Monday, February 20, 2012

Hearing Voices: I Swear


Swearing isn’t my favorite human trait, in real life or in novels. But a foul mouth can serve a few purposes in writing including these:


  • Define a character as bad
  • Define a character as different from other characters
  • Create a feeling of tension or stress in a character
Overuse of swearing can simply wear on the reader and that’s not a good thing. Most good authors know to keep it light unless they have a really good reason to do otherwise.

Swearing also has to be in character, and it surprises me how carefully authors will create a character down to the color of the top-stitching on their silk shirts, but don’t really think about what kind of expletives would fall out of their mouths, if any at all.

Recently, I read a book in which the author had used a rather creative cursing expression for the protagonist. That character didn’t swear much, just when he was in the occasional tight fix. To keep things anonymous, let’s pretend this character was a literature professor and he swore by saying “bloody balls”.

In the course of the action, the wicked antagonist, who had not one second of direct contact with the professor and no previous life connection at all, was skillfully propelled toward our hero in one of those deftly crafted train wrecks that make for a good thriller. Suddenly, the perp stops and clutches his heart, he pales, falls to his knees, gasps, and whispers, “bloody balls.”

What? Wait a minute. Who is having the heart attack here? I had to go back and re-read a few pages to figure out what was going on. Now what is the likelihood of two such disparate characters in one book using exactly the same expletive? Not bloody likely at all! That’s exactly the kind of mistake that pulls a reader out of the story.

But you know what? I can hear the author using the exact same expression. What I was hearing was not the hero, nor the bad guy. I was hearing the writer’s voice.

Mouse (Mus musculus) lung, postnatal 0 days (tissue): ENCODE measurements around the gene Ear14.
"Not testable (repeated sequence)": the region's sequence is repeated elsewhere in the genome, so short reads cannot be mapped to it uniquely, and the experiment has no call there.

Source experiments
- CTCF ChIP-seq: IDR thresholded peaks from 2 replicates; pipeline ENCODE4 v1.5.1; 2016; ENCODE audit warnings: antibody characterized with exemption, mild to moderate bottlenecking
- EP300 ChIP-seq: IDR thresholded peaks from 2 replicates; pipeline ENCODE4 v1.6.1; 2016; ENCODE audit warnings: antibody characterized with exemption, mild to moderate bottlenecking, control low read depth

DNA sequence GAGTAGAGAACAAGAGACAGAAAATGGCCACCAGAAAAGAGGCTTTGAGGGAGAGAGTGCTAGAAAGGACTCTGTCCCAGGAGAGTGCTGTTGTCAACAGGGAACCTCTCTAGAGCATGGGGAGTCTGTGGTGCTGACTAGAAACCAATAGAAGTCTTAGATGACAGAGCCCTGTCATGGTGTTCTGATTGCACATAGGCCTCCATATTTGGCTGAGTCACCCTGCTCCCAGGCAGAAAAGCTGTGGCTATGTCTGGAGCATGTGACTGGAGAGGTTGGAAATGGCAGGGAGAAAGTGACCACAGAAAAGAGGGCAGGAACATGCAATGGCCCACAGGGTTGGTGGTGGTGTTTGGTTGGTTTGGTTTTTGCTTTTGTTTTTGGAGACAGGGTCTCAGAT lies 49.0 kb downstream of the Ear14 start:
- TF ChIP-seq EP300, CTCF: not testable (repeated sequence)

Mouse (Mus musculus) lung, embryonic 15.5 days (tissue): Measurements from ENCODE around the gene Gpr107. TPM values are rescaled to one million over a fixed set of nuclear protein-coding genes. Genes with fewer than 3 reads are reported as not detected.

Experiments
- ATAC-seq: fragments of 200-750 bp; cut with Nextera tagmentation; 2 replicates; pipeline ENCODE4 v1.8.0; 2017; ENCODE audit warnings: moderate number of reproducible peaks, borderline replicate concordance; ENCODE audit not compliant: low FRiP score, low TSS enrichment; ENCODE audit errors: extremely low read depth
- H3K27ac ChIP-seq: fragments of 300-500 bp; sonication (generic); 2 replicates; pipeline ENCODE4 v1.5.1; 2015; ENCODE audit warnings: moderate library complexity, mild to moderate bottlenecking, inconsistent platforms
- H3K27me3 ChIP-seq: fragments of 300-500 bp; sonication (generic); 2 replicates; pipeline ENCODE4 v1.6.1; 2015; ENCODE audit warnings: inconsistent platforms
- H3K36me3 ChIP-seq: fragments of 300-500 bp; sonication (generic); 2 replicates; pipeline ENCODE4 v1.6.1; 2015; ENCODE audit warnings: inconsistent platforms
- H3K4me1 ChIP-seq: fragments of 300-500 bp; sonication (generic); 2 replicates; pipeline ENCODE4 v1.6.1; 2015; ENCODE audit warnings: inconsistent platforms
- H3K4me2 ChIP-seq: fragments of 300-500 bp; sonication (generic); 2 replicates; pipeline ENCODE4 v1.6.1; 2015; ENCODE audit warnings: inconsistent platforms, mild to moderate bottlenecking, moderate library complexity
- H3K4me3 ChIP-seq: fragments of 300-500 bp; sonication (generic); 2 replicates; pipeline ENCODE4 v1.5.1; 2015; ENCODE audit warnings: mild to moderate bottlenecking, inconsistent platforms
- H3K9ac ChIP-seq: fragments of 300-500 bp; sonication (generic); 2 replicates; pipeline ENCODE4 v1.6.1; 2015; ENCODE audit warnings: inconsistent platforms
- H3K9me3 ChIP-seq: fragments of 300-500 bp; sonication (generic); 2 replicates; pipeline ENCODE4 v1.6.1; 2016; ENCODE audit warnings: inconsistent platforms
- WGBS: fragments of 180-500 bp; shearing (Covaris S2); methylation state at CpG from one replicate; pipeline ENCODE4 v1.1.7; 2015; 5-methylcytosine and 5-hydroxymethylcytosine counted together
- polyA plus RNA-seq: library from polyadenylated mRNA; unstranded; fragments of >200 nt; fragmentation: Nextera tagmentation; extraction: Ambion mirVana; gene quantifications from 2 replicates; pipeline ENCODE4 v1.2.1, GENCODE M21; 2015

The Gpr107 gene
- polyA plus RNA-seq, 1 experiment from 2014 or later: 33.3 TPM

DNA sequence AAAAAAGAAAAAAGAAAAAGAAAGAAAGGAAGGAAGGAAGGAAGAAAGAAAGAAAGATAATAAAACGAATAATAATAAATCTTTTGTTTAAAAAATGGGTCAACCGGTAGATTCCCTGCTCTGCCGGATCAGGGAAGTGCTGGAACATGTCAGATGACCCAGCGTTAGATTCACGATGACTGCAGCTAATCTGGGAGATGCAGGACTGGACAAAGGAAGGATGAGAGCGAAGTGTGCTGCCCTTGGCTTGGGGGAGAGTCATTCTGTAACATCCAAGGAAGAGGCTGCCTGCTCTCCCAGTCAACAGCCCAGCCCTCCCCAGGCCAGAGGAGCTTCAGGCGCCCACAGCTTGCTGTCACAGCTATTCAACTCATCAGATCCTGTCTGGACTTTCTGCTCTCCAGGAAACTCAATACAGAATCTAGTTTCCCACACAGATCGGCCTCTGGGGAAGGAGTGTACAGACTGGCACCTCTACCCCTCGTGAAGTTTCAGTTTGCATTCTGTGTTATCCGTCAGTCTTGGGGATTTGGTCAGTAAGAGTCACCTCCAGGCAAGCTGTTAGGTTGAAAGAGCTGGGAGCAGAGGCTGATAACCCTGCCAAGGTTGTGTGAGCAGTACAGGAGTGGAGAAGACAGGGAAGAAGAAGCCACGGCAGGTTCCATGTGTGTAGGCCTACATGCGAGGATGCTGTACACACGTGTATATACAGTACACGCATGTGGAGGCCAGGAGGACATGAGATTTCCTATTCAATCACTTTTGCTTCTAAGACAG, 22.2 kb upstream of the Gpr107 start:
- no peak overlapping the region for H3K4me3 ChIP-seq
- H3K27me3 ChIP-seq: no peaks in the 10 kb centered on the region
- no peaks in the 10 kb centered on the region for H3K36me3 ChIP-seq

So keep that in mind as you craft your characters’ voices. How would they swear, if they did at all? When they swear, what perpetrates them to do so? It’s just one more way to give them each a distinctly honed and unforgettable personality.
~~~~~
Dani Greer is founding member of the Blood-Red Pencil, writer, editor, artist, and Special Projects Coordinator for Little Pickle Press. You may find her at Facebook and at Twitter.

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14 comments:

  1. Great point. I have had to backtrack in a few books and do not like that at all.

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  2. Dani, this is such a great reminder. If writers use character sheets to remind them of dress choice, cars, eye color, education, etc., expletives and other turns of phrase would be a good addition.

    Of course this is another great reason to use an editor, because it's easy to confuse voice, even if you are alternating two distinct narrative voices. Why? I'll refer to one of my favorite quotes, from Anne-Sophie Swetchine:

    "Might we not say to the confused voices which sometimes arise from the depths of our being, Ladies, be so kind as to speak only four at a time?

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  3. Some of my characters operate in the world of crime ... folks who are not going to sound credible saying 'well, I'll be darned' it when reacting to bad news ... however, it can be over done ... too much potty mouth sounds artificial too ... all I can say is it is a @$#^&% job to keep it in balance.